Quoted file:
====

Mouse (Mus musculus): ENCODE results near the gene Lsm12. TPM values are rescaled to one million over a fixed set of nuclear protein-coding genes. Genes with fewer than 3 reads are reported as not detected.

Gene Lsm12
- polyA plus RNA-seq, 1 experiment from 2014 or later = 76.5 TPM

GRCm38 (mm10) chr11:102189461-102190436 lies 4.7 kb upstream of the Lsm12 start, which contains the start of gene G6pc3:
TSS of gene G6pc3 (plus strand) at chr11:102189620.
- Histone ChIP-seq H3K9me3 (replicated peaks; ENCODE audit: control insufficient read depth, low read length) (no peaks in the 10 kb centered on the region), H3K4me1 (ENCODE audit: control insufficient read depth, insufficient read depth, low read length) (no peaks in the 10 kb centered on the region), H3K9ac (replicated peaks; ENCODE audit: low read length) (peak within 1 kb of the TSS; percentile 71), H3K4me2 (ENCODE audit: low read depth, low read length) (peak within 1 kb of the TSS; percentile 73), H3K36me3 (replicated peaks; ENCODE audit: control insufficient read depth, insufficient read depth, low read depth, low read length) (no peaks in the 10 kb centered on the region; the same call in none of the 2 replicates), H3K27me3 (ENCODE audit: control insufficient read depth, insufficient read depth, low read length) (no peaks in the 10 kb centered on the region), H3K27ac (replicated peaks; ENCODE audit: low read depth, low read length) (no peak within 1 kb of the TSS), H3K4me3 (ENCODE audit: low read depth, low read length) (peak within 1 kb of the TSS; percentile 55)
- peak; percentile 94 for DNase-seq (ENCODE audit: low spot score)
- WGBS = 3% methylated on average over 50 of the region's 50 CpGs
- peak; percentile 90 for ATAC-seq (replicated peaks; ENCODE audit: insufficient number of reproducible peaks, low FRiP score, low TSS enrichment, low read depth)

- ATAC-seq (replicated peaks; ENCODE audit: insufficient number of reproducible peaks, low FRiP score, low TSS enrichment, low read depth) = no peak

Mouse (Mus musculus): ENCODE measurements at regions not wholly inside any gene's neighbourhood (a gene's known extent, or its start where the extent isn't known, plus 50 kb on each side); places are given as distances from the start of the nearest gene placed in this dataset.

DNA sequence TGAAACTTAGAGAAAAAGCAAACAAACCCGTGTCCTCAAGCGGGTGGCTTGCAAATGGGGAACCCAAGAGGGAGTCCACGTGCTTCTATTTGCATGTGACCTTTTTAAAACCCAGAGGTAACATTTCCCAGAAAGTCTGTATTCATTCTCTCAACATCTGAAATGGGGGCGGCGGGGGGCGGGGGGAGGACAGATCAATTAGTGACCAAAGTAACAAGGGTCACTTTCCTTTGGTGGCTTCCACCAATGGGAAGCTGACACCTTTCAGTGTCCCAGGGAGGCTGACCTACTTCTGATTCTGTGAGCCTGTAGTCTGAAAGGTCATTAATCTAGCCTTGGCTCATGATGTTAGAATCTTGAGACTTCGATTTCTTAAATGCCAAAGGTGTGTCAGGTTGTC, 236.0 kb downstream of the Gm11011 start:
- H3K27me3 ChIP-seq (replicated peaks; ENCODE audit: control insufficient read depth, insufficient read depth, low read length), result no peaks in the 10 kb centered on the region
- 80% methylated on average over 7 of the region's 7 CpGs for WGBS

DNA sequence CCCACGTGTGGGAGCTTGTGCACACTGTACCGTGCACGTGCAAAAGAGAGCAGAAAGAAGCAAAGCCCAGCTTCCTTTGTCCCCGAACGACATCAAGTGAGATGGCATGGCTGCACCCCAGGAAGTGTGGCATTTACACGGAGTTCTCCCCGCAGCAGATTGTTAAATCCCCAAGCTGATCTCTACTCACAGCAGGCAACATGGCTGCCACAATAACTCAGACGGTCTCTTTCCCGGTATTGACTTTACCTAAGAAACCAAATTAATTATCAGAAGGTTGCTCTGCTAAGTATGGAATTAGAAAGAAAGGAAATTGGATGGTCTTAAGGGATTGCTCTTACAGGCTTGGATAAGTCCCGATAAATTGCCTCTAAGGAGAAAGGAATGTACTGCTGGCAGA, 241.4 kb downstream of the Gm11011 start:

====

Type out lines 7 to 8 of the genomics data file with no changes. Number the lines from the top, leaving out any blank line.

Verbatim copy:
- peak; percentile 94 for DNase-seq (ENCODE audit: low spot score)
- WGBS = 3% methylated on average over 50 of the region's 50 CpGs